How much AI does the job market need?

Experts at the ESB Economic Forum discussed the consequences of Artificial Intelligence for the job market.

Humans vs AI is not about competition but cooperation. All five speakers at the 28th ESB Economic Forum, which is organised each year by students at the ESB Business School of Reutlingen University, were agreed about this. But other questions led to heated debate in the public panel discussion. Does Artificial Intelligence offer the solution to the skills shortage? How well-prepared is Germany with regard to AI? Are the new technologies a threat to democracy?

Even Falk Borgmann, Head of Consulting at Deepshore, an IT company operating in the field of AI-based Research and Development, is finding it hard to keep an overview: “It’s not just laypeople who think it – even from an expert’s point of view we’re experiencing an extreme boom. The innovative capacity of AI at the moment is incredible.” Borgmann adeptly explained the principles of generative AI – like those used in ChatGPT – to the audience at the start of the ESB Economic Forum.

Beside him sat the second speaker of the evening, who is also extremely well-versed in Artificial Intelligence. Rebecca C. Reisch is the managing director of Tübingen’s Cyber Valley, Europe’s largest research consortium specialising in Artificial Intelligence. Compared to other federal states, Baden-Württemberg is already well-prepared, said Reisch. Yet this is no reason to rest on our laurels: “In Germany we talk about ‘risk capital’, when we invest money in new ideas. This automatically has a negative undertone. And we are still very ‘undigital’, while major international corporations are undertaking ground-breaking research. We urgently need to open up in this area.”

Liberal party member of the Bundestag and parliamentary state secretary Michael Theurer endorsed her view: “We are holding a very risk-oriented discussion now. But it’s clear that AI will be unavoidable in many sectors in future.” Theurer recommended an international code of conduct to regulate Artificial Intelligence.

The discussion repeatedly returned to one question above all: What effects will Artificial Intelligence have on the jobs market? Kerstin Wagner, Executive VP Talent Acquisition at Deutsche Bahn, considered this issue in the context of the skills shortage: “We’re already data-driven in our work, in order to address applicants more precisely. At the same time we’re considering the future, because we have to know what qualifications our team will need in future.” To reveal this Deutsche Bahn produces forecasts of how the job profiles at the company will change over the coming years and what role technology will play. “We haven’t discovered a job yet that can completely be replaced by AI. But we are seeing that many activities will change markedly,” said Wagner.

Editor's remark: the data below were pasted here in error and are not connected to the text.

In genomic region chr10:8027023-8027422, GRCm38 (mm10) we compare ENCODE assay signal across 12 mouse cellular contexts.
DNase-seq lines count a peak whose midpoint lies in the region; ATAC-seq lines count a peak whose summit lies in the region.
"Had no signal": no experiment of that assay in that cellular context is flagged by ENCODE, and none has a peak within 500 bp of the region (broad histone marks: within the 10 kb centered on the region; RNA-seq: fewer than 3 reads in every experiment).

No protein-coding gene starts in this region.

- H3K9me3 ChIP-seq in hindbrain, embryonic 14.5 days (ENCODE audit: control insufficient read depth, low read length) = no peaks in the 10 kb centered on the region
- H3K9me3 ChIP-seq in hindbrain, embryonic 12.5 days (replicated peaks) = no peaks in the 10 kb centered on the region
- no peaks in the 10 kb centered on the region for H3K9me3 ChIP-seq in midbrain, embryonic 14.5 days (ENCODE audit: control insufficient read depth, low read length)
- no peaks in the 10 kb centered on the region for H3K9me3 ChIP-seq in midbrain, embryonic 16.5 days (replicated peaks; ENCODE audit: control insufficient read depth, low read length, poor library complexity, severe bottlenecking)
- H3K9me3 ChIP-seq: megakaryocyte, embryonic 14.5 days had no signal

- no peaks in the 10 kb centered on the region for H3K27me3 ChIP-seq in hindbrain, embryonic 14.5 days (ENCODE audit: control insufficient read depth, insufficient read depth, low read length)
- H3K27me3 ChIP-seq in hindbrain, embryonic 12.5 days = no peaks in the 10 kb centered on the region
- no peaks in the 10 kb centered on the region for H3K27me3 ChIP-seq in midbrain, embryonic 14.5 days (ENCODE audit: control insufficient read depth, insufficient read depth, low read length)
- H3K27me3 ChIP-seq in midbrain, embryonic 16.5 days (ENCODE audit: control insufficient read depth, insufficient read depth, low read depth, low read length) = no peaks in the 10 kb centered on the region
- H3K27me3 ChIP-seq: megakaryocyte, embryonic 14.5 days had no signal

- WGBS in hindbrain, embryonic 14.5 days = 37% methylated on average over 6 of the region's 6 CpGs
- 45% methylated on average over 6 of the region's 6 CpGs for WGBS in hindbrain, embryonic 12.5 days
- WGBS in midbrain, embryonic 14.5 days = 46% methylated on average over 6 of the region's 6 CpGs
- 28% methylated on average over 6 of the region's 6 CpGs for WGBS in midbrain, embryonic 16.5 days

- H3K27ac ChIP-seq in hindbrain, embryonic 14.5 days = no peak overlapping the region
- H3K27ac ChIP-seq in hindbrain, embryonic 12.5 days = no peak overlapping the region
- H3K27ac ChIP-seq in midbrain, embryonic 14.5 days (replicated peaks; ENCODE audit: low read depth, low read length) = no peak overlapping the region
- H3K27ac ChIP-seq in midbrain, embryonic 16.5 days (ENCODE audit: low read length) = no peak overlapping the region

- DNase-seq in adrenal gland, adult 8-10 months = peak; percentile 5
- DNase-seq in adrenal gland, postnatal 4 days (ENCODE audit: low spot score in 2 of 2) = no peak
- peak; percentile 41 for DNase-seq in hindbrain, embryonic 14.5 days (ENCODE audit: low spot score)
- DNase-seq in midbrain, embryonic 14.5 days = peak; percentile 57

Dr Hermann Gartner, research associate at the Institute for Employment Research (IAB), also doubts Artificial Intelligence means the demise of the working world: “We’ve almost full employment in some sectors at the moment and that’s good news to begin with. It’s often been predicted in the past that technology will replace all of us one day. But this horror scenario still hasn’t come to pass. Highly-qualified people in particular will continue to be in demand, despite AI.”

What qualifications do we need to hold our own in the (work) world alongside Artificial Intelligence? The experts at the ESB Economic Forum believed that curiosity, the desire to learn, a willingness to change and media skills are key factors. The latter above all would be crucial to ensuring Artificial Intelligence does not become a threat to democracy. All the panel participants were agreed that we have to be alert to this risk and act against it. Nevertheless, at the end of an exciting discussion, Michael Theurer said: “We can’t duck the subject of AI , we can’t regulate it out of existence. We have to engage actively, with all the reservations we have.”


About the ESB Economic Forum

The ESB Economic Forum 2024 was chaired by Dr Julia Hagel. The public event was organised for the 28th time by students at the ESB Business School. Members of this year’s core team were Marina Bosnjak, Vanessa dos Santos Keller, Alexandra Knauer, Marit Lemke, Lea Nachtigall, Charlotte Seidel and Anaïs Wunsch.